BROWN, Gordon Howard
Gordon Howard Brown, age 87, passed away peacefully at the Menno Home in Abbotsford, BC, Friday morning June 17, 2011, the result of Alzheimer’s disease. He is survived by his wife of 64 years, Marjorie (nee Lightbody), his son Murray, his daughter Marlene and her husband Doran.
Born in Langbank, SK, June 2, 1924, the son of William and Mabel Brown, he is predeceased by his elder brother Earl, his younger brother Harvey, as well as his elder sisters Edna, Jean and Beatrice. After their marriage on April 16, 1947, Gordon and Marjorie moved to Vancouver, where they had residences beginning in Point Grey, later to Burnaby, on to Richmond, up to Sechelt, and finally to Abbotsford, BC. It was in their Abbotsford residence where Gordon lived before advancing stages of Alzheimer’s disease eventually made his moving into the aforementioned Menno Home a necessity.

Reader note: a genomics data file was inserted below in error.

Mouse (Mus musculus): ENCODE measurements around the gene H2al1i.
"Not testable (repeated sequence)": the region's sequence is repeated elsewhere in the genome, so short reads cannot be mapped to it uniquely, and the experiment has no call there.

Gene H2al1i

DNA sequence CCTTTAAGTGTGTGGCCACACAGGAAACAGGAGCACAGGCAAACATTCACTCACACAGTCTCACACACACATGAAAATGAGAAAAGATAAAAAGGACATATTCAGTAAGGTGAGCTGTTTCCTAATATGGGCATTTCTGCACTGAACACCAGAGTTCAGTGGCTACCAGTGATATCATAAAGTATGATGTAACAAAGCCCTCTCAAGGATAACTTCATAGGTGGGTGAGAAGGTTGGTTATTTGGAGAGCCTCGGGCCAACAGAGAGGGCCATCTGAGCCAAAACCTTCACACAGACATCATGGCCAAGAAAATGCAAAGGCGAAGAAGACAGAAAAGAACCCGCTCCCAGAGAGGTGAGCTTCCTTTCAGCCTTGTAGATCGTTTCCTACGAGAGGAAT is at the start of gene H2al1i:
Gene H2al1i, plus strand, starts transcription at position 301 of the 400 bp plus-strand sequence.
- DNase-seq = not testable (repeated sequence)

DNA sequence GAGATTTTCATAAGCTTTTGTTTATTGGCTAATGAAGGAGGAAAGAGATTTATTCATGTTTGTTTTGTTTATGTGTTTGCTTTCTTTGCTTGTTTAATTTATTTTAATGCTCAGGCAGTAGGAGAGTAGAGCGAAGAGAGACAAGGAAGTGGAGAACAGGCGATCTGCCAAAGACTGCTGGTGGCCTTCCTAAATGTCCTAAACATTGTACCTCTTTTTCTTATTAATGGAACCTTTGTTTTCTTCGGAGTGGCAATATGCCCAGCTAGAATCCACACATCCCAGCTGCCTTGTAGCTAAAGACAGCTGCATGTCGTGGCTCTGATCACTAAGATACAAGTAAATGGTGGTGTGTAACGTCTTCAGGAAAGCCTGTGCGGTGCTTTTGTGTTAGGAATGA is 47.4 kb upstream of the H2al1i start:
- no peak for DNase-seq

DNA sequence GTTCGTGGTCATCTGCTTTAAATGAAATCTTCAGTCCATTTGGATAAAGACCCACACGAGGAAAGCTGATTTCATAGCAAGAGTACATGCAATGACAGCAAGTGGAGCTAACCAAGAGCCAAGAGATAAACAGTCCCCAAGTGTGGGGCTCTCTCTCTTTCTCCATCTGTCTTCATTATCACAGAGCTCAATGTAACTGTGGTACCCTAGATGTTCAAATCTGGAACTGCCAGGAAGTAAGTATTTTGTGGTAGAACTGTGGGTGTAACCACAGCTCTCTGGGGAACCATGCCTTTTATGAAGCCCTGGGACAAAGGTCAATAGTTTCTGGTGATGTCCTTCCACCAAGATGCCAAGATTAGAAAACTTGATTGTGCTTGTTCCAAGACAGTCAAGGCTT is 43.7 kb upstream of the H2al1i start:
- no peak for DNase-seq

As a youngster on the farm, Gordon developed a passion for aviation, making it his vocation by the time he was 18 years old. In 1942 he went to work for Prairie Airways in Moose Jaw, SK, overhauling the then state-of-the-art Cessna airplanes. In 1943 he started with Canadian Pacific Airlines, based in Edmonton, and then onto the Northwest Territories in 1944 until 1948. He then transferred to Vancouver headquarters where he worked as a Flight Engineer on overseas flights to Hong Kong and Tokyo, and to several destinations in Europe and South America. The aircrafts he was responsible for included DC-3’s, DC-4’s, C-4’s, DC-6’s, DC-8’s, 737’s and 747’s. He ended his career in 1979 as Supervisor of Technical Support Training. Gordon loved to fish. He and Marjorie (with the help of other helping hands) built a cabin in their backyard in Burnaby and transported it – in prefabricated sections – to Sandy Hook, near Sechelt, where many joyous summer days were spent fishing, and the evenings visiting with friends. Golf and camping with Marjorie made him happy too. Never one for the spotlight, he will be lovingly remembered for the humble, sincere, quiet way that he conducted himself in all aspects of life. The family requests that any and all interested parties make donations for Alzheimer’s disease research, or to the charity of choice, in lieu of flowers.